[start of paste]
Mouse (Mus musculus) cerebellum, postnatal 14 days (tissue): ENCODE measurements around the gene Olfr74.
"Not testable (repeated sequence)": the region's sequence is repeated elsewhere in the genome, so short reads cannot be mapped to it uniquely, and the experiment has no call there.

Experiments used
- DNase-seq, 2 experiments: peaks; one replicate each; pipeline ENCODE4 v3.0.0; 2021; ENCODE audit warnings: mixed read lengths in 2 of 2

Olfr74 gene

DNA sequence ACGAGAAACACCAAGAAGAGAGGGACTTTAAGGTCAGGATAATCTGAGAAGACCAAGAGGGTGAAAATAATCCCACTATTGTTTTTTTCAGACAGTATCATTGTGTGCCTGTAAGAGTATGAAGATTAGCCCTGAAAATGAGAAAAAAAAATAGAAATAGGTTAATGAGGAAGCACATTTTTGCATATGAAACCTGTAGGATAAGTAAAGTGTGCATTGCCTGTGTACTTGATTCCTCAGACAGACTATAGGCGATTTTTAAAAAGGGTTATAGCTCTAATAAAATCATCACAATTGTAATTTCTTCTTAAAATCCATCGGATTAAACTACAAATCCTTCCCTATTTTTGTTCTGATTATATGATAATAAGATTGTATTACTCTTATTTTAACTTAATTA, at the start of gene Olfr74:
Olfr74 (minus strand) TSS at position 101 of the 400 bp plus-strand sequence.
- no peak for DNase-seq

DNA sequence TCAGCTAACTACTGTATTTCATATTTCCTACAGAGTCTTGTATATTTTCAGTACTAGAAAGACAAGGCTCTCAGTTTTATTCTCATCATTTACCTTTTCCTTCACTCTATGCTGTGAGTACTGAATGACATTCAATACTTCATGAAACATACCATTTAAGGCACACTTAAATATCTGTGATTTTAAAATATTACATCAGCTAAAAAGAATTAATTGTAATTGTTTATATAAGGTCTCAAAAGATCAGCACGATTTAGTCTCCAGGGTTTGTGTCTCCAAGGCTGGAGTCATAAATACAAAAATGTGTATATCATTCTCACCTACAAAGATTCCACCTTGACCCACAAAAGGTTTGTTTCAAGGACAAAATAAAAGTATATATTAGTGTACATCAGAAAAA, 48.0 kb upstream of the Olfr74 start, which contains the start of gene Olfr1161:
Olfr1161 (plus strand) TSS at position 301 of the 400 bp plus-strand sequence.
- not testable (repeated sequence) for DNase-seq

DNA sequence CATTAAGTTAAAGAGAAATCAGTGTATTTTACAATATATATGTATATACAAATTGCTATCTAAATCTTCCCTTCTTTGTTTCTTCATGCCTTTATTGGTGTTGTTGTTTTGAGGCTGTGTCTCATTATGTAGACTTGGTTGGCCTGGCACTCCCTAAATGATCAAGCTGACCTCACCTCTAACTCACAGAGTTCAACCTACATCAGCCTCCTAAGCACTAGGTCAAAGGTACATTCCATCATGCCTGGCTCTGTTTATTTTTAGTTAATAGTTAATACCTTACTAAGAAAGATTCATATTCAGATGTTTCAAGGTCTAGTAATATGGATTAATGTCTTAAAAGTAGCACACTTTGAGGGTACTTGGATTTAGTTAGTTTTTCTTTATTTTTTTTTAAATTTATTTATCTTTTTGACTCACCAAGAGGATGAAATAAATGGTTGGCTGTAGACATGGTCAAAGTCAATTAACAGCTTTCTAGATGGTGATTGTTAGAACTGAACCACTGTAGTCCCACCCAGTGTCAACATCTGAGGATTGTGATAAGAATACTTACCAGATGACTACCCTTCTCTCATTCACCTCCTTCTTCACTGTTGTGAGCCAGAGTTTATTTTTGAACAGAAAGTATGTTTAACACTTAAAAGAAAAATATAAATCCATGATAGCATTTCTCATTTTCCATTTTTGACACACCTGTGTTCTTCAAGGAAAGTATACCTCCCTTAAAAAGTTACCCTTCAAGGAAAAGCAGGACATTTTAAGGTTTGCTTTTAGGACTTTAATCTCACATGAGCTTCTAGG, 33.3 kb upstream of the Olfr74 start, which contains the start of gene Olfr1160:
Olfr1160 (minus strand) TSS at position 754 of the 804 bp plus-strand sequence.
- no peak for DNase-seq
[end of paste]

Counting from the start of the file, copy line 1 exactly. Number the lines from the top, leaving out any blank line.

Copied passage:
Mouse (Mus musculus) cerebellum, postnatal 14 days (tissue): ENCODE measurements around the gene Olfr74.